In philosophy, this is called the “consciousness cut.” Where, in the great unfolding of evolution, did consciousness first appear? In contemporary philosophy and science, the cut-off is usually made at brains—if not human brains, then the brains of higher mammals. Only creatures with highly developed brains or nervous systems possess consciousness, so the scientific story goes.
Because of our assumed “specialness,” because of the deep fissure between humans and the rest of nature, and because of the mind-body split, we need a new understanding of how we—ensouled, embodied humans—fit into the world of nature. Our current worldview, based on the materialist philosophy of modern science, presents us with a stark and alienating vision of a world that is intrinsically devoid of meaning, of purpose, of value—a world without a mind of its own, a world without soul. And this worldview has had dramatic and catastrophic consequences for our environment, for countless species of animals and plants, and for the ecosystems that sustain us all. To be more specific, here’s an outline of just some of those consequences.
Ecological crisis: Our environment is being rapidly destroyed. We are right now experiencing a widespread, global crisis of unprecedented proportions involving climate disruption, global warming, and the destruction of rain forests, along with their precious biodiversity. We are now in the midst of the sixth major species extinction since life began on our planet. According to some experts, 50 percent of species currently alive will have disappeared by the end of this century.
Technologies of mass destruction: Through science and engineering, our civilization has developed awesome technologies of destruction (some intentional, some not). Potent nuclear, chemical, and biological weapons threaten the survival of our species, and much of the rest of nature, and many “benign” technologies produce unexpected side effects that pollute and degrade our atmosphere and environment.
Deep alienation: People are alienated from nature. To grasp just how divorced we are from the natural world, imagine trying to find your way home from another town, or even just across town, using only natural landmarks (without following maps or street signs). How sensitive and attuned are you to the natural landscape in which you live? How much has been blocked out, even obliterated, by the constructed environment of tarmac, concrete and steel?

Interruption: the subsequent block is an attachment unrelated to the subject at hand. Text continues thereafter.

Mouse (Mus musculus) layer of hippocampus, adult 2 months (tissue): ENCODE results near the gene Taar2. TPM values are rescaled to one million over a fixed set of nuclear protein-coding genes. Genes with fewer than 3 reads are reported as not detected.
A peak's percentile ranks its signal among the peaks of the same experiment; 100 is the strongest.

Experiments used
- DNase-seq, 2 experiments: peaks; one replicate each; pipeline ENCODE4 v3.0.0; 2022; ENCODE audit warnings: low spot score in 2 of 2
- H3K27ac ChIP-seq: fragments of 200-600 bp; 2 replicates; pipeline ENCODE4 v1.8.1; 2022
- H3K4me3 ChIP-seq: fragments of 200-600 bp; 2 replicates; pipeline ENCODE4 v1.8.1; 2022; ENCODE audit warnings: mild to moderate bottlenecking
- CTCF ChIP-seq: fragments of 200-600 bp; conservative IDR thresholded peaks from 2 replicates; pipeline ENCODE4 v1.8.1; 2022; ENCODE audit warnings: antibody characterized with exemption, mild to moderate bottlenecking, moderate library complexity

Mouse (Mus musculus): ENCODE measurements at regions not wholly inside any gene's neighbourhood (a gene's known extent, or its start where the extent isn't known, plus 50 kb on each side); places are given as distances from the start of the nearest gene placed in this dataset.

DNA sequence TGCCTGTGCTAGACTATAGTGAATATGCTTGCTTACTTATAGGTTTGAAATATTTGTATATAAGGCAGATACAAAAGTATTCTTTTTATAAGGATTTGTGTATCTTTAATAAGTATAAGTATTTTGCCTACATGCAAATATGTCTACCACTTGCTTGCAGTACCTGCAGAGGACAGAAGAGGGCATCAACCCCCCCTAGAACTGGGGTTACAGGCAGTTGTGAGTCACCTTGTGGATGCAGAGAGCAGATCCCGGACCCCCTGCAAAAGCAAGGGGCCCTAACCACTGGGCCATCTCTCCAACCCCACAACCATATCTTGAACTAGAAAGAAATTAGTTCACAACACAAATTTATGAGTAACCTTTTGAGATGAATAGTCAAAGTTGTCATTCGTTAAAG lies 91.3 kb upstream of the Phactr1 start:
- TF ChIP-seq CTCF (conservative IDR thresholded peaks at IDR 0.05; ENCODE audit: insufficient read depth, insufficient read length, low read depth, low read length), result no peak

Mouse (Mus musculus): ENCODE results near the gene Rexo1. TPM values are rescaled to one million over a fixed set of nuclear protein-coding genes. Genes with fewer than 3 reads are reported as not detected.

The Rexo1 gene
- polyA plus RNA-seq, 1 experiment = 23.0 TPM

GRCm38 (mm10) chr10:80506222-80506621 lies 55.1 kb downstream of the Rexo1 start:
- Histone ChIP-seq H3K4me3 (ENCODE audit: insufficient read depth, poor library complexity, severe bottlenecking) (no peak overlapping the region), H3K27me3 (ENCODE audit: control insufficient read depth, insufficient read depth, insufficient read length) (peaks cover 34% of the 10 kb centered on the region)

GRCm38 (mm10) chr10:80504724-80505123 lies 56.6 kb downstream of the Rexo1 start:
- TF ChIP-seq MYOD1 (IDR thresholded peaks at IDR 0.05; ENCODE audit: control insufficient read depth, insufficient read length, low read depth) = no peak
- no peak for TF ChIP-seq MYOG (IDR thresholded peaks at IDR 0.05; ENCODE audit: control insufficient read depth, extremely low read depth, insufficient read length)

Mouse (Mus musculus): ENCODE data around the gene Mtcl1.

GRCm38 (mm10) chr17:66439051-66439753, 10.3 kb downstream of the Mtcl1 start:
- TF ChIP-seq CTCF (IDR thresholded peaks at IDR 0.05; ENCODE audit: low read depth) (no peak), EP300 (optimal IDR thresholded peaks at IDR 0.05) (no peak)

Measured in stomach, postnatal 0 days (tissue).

Such alienation leads to all kinds of personal and social problems—for example, people feeling split from their own bodies and from other people, often unable to integrate their emotions and feelings with their rational minds, often becoming (or at least believing themselves to be) some kind of social misfit. How many people feel at home in their own bodies or feel comfortable at work, with their families, and with strangers? Millions struggle to search for meaning in a meaningless universe.
Where Do We Turn for Answers—Science or Religion?
Unfortunately, modern science and philosophy are a major source of the problem: their basic story or worldview is “materialism” and they understand the world as made up of “dead atoms.” According to science, human consciousness “emerged” from dead, insentient matter. Nature itself is without any intrinsic meaning, value, or purpose because it has no consciousness. For science, there is no spirit in nature. Humans are at odds with the rest of the world—we are intelligent; nature is dumb. By an accident of nature, we are special.